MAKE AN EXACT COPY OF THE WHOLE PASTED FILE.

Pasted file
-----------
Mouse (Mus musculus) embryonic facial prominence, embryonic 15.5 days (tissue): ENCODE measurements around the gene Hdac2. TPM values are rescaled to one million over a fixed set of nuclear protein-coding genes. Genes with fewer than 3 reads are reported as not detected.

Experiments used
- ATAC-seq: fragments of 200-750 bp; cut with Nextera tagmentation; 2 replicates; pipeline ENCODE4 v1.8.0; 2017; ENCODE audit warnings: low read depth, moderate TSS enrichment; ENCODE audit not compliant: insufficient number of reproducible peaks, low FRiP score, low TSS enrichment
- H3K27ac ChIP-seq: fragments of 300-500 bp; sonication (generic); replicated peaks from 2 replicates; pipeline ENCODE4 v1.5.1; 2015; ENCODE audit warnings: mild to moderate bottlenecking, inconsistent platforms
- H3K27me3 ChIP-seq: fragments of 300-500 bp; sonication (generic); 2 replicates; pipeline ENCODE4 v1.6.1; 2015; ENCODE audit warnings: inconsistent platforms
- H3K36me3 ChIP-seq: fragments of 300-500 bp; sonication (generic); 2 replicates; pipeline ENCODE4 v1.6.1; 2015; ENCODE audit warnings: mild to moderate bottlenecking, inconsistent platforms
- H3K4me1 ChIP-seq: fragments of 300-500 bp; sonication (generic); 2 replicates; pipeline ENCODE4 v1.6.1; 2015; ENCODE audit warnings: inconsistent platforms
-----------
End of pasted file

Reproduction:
Mouse (Mus musculus) embryonic facial prominence, embryonic 15.5 days (tissue): ENCODE measurements around the gene Hdac2. TPM values are rescaled to one million over a fixed set of nuclear protein-coding genes. Genes with fewer than 3 reads are reported as not detected.

Experiments used
- ATAC-seq: fragments of 200-750 bp; cut with Nextera tagmentation; 2 replicates; pipeline ENCODE4 v1.8.0; 2017; ENCODE audit warnings: low read depth, moderate TSS enrichment; ENCODE audit not compliant: insufficient number of reproducible peaks, low FRiP score, low TSS enrichment
- H3K27ac ChIP-seq: fragments of 300-500 bp; sonication (generic); replicated peaks from 2 replicates; pipeline ENCODE4 v1.5.1; 2015; ENCODE audit warnings: mild to moderate bottlenecking, inconsistent platforms
- H3K27me3 ChIP-seq: fragments of 300-500 bp; sonication (generic); 2 replicates; pipeline ENCODE4 v1.6.1; 2015; ENCODE audit warnings: inconsistent platforms
- H3K36me3 ChIP-seq: fragments of 300-500 bp; sonication (generic); 2 replicates; pipeline ENCODE4 v1.6.1; 2015; ENCODE audit warnings: mild to moderate bottlenecking, inconsistent platforms
- H3K4me1 ChIP-seq: fragments of 300-500 bp; sonication (generic); 2 replicates; pipeline ENCODE4 v1.6.1; 2015; ENCODE audit warnings: inconsistent platforms